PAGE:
Kiran Ahuja, the longest serving OPM Director in a Decade, to step down


Ahuja leaves a lasting legacy of rebuilding the OPM workforce, championing Federal workers, and supporting Federal Agencies

Our Bureau

Washington, DC

The U.S. Office of Personnel Management (OPM) recently announced that Director Kiran Ahuja will depart from her role in the next several weeks. Ahuja, the longest serving director in more than ten years, leaves a lasting legacy of rebuilding the OPM workforce, championing federal workers, and supporting federal agencies. Ahuja was confirmed as the first South Asian and first Asian American woman to lead the agency. 

“Serving in the Biden-Harris Administration, and in support of the 2.2 million federal workers who dedicate themselves to the American people, has been the honor of my life,” said OPM Director Kiran Ahuja. “From my time as a civil rights lawyer in the Department of Justice to my years as OPM’s Chief of Staff, I’ve seen the power that public service has to change lives, rebuild communities, and make our nation stronger. We have accomplished so much these last three years at OPM, but I am most proud of the friendships and bonds we built together in public service. Thank you most to the OPM workforce for your service and dedication. We serve the people who serve the nation – and without you, our country could not move forward. Thank you.”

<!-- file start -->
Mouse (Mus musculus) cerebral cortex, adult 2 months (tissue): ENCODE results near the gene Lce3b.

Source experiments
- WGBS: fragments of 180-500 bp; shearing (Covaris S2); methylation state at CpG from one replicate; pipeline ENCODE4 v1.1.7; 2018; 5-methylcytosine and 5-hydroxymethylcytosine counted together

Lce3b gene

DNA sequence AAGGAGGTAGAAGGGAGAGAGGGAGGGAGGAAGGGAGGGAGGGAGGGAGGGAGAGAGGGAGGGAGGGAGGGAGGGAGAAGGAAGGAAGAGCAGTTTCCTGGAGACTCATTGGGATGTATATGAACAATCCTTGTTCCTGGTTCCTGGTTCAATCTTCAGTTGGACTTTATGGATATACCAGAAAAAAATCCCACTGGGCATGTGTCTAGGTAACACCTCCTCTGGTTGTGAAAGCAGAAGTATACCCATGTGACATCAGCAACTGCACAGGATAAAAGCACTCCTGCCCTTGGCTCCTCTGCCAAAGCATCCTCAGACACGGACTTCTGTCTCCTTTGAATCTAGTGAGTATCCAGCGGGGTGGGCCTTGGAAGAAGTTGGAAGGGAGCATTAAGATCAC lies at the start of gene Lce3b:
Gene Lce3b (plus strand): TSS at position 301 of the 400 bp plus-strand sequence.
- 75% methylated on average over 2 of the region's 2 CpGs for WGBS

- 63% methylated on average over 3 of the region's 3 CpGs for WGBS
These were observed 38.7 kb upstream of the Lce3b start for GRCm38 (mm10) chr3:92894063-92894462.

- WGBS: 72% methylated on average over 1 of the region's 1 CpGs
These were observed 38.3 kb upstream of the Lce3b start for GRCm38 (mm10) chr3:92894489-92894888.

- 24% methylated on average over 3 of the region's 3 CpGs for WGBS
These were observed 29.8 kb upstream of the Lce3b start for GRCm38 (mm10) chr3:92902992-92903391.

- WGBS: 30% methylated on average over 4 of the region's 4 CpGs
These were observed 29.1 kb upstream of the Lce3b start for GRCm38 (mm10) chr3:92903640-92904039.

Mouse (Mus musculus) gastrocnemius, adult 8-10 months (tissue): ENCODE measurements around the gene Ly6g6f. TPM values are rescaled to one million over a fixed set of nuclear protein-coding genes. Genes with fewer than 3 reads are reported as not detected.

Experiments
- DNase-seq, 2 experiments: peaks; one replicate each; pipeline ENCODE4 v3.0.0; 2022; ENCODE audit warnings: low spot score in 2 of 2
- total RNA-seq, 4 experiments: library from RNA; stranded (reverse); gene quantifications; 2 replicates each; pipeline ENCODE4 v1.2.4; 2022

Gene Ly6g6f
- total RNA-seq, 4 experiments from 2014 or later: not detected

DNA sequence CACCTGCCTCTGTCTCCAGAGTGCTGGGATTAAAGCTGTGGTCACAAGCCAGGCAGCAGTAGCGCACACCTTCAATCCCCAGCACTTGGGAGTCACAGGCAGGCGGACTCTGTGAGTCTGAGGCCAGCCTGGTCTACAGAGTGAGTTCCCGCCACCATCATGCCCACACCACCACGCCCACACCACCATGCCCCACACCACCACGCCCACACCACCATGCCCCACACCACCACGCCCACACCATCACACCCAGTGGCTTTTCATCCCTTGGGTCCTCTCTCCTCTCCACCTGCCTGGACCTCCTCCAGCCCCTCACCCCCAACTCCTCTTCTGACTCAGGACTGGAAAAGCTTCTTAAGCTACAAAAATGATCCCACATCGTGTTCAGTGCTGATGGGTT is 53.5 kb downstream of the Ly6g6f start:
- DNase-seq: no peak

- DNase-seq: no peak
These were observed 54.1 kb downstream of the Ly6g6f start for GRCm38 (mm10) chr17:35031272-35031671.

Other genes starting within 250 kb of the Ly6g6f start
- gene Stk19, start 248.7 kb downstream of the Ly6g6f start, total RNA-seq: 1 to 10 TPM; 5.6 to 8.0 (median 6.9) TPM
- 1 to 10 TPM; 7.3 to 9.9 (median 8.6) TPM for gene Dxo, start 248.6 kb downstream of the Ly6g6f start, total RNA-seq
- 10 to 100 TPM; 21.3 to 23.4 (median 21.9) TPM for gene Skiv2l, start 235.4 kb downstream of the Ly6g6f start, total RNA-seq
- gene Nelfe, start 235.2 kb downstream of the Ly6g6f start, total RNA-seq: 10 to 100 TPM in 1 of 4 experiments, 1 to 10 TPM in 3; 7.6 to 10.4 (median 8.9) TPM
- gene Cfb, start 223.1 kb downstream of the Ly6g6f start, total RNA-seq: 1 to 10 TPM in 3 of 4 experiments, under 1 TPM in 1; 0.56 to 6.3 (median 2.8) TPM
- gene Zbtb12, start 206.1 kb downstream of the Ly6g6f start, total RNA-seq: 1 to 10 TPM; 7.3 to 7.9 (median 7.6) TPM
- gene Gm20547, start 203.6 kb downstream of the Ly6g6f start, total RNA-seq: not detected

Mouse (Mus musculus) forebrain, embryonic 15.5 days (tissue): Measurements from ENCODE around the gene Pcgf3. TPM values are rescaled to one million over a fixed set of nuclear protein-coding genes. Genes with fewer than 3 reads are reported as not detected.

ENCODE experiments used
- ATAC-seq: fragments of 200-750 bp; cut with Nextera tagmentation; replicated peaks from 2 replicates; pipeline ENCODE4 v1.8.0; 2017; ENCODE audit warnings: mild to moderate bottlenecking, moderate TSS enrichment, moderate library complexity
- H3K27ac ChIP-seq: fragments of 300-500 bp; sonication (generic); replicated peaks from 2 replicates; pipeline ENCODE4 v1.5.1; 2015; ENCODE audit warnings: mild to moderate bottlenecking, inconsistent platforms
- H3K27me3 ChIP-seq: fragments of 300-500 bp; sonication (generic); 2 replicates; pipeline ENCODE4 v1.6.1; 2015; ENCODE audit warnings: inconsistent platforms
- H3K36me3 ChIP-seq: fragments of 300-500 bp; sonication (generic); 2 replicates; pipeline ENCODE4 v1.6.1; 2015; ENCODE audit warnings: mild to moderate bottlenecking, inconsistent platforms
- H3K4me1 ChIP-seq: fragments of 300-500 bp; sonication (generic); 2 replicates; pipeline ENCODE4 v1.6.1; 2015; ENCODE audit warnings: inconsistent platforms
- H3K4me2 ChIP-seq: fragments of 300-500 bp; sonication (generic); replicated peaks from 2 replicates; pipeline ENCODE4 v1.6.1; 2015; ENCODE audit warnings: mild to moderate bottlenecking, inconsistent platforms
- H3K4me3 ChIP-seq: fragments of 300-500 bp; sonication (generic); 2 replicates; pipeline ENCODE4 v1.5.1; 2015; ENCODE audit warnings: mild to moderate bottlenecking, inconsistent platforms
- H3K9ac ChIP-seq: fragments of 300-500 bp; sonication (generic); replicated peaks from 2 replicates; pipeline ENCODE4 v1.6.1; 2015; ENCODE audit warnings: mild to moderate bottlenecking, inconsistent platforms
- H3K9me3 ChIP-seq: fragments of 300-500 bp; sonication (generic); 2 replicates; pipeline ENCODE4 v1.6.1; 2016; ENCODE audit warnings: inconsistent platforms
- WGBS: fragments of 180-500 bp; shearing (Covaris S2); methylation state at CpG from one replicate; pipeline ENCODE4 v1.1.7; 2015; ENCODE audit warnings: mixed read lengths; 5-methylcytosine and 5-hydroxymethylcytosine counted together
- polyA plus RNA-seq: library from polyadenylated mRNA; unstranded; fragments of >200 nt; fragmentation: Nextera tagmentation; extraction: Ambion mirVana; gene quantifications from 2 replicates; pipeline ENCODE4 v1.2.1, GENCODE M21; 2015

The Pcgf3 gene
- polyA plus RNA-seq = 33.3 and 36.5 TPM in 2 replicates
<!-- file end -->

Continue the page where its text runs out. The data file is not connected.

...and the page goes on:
As the lead human resource official in the Biden-Harris Administration, Ahuja led efforts for nearly three years to recruit, retain, and honor more than 2.2 million federal employees. Under her leadership, OPM positioned the federal government as a model employer, helped thousands of talented individuals join government service, and reinforced the agency’s role as a strategic partner for federal agencies, as per the release.

Confirmed by the Senate in June 2021, Ahuja led efforts to empower federal agencies to bring the best and brightest talent into government; ensure every federal job is a good job; reset relationships with national union partners; uphold and protect the country’s 140-year history of a nonpartisan, merit-based civil service; and renew the government’s commitment to diversity, equity, inclusion, and accessibility.

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